When the charge relates to my literature-related activities, if I can be convicted of anything, it’s that I postpone diving into my daily writing routine like a vertigo sufferer at a Procrastinators’ Anonymous skydiving meet up.
My claim is that I’ve always produced my best work under pressure, when in fact, whenever the hammer of time has descended just to the point where it’s about to flatten my eyebrows, I’ve produced ‘work’, and nothing more.
So in an effort to procrastinate even further, I set out creating a WordPress plugin to provide a little friendly nudge to the slovenly.
It’s called Bash It Out. To use it, you set a word goal, a writing time limit, how often you want to be nagged, and it will provide you with the overbearing pressure you need to bash out that word count.
- Get the plugin
- Install and activate
It will be in perennial beta, so please create a Github issue and I will try not to ignore it. After I perform sufficient dogfooding on the thing, I’ll try to push it to the WordPress plugin directory.
Now, back to procrastinating!!
I haven’t any right to criticise books, and I don’t do it except when I hate them. I often want to criticise Jane Austen, but her books madden me so that I can’t conceal my frenzy from the reader; and therefore I have to stop every time I begin. Every time I read Pride and Prejudice I want to dig her up and beat her over the skull with her own shin-bone.
One of the most enjoyable things about learning the discipline of writing is studying those you admire; following the authors who inspire you and whose writing you would walk on fire to be able to emulate. Reading acquires a new dimension as you study their methods, their choice of language and themes, and begin to understand why you love their work.
You might also want to talk about it. Heaping praise on Australian author Tim Winton, at least for me, is easy. I identify with his settings and characters, and I think his prose is magic.
But when may a new writer stand up and level harsh criticism at an ‘acclaimed’ work of fiction with impunity? Which credentials are required? If Mark Twain says he has no right, then who am I to say that I loathed [insert book title from Man Booker prize nominee here]? Who am I to judge? Continue reading “Crawling from the abyss of hypocrisy: Liberate your inner literary critic”
Writers of every genre will recognise the scourge of familiarity; the sense of intimacy with your own work which is so great that it renders your powers of objectivity impotent. Does this story work? Have I chosen the right phrasing? What should I cut? The questions keep coming but no one answers.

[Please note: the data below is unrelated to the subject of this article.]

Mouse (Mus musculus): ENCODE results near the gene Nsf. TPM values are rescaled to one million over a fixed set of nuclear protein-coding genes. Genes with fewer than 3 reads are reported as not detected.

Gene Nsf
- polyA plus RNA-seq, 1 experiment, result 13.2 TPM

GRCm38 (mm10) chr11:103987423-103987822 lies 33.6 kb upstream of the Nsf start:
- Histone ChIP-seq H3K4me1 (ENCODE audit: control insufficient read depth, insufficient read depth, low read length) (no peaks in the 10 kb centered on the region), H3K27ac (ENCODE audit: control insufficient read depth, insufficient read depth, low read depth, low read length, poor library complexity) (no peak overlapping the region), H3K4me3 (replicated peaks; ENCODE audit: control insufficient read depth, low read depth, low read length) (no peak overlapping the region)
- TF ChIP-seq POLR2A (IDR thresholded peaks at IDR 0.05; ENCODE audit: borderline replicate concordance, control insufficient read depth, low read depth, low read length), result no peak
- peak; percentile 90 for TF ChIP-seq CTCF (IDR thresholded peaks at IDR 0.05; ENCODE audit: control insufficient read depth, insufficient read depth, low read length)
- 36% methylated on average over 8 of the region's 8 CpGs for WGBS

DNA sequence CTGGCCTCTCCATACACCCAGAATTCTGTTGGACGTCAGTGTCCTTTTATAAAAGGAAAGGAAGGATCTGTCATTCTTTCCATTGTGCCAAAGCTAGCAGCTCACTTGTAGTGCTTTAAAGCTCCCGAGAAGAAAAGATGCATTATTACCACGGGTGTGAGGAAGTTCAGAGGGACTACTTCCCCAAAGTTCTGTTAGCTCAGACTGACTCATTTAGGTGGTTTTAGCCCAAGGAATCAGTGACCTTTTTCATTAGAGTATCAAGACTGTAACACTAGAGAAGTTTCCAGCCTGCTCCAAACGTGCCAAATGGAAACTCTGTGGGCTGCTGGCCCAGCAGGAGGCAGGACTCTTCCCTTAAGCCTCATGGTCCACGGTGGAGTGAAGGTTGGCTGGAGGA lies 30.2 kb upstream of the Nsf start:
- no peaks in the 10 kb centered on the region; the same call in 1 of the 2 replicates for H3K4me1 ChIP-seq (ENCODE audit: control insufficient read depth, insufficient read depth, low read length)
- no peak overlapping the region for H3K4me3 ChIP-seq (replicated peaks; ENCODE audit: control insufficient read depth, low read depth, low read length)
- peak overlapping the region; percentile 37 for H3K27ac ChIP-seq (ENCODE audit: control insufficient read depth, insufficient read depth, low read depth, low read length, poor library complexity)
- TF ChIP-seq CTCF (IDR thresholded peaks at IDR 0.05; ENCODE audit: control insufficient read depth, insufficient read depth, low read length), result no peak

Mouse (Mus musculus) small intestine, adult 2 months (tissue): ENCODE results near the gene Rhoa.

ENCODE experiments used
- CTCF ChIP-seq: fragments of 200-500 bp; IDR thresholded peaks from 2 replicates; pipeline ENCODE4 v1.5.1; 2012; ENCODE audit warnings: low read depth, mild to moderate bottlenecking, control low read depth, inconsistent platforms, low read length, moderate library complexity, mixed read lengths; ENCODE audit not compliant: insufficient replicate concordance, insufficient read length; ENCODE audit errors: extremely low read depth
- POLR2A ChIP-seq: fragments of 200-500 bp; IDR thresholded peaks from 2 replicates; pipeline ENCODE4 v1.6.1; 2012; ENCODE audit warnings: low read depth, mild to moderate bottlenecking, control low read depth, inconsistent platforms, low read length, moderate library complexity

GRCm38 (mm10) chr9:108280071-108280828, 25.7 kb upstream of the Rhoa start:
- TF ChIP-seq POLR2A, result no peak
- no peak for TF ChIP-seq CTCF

When I’m working on a piece, particularly a short story in which every paragraph must count for something, I often lose all perspective. And returning to the page every day only seems to make the condition more acute; proximity threatens to destroy creativity, like a magnifying glass burning ants as it concentrates the sun’s rays. The pressure to produce and finish stories leads to unsatisfactory conclusions or improbable characters, and I think that sometimes I’m writing simply because I feel I have to and not because I want to… or can, for that matter.
So what do we do? Continue reading “Literary agnosia and the short story”
Writer’s block, A.K.A the bogey man
He lurks behind a milk curtain, morse-coding reprimands and insults with my own cursor. Six dots and a jarring ‘Oh!’ (The exclamation mark is implied).
“It’s you again,” he says. “Did you know that your last idea for a plot was terrible? It was worse than terrible. It gave me migraines in my stapes, and I don’t even have stapes. Where are you taking that wretched creature? That ‘character’, as you name him? Preferably somewhere to die. Because that’s where he’s headed if you start typing – right into the grave. He’ll be pushing up digital daisies before bedtime and you’ll be ten thousand words in the red. Just like I told you.” Continue reading “Writer’s block… Oh, it’s real”
I was hay making through the chaff in my inbox recently when I stumbled across a curt email from [enter not-so-prominent journal name here] informing me that my piece entitled [enter short story title] had unfortunately been rejected.
I can’t remember my precise reaction – it may have involved scratching my behind, or sucking out the remaining juice from the Tetley bag stranded at the bottom of the teapot – but it went along the lines of, ‘whatever’. Continue reading “Why rejection letters are the new Xanax”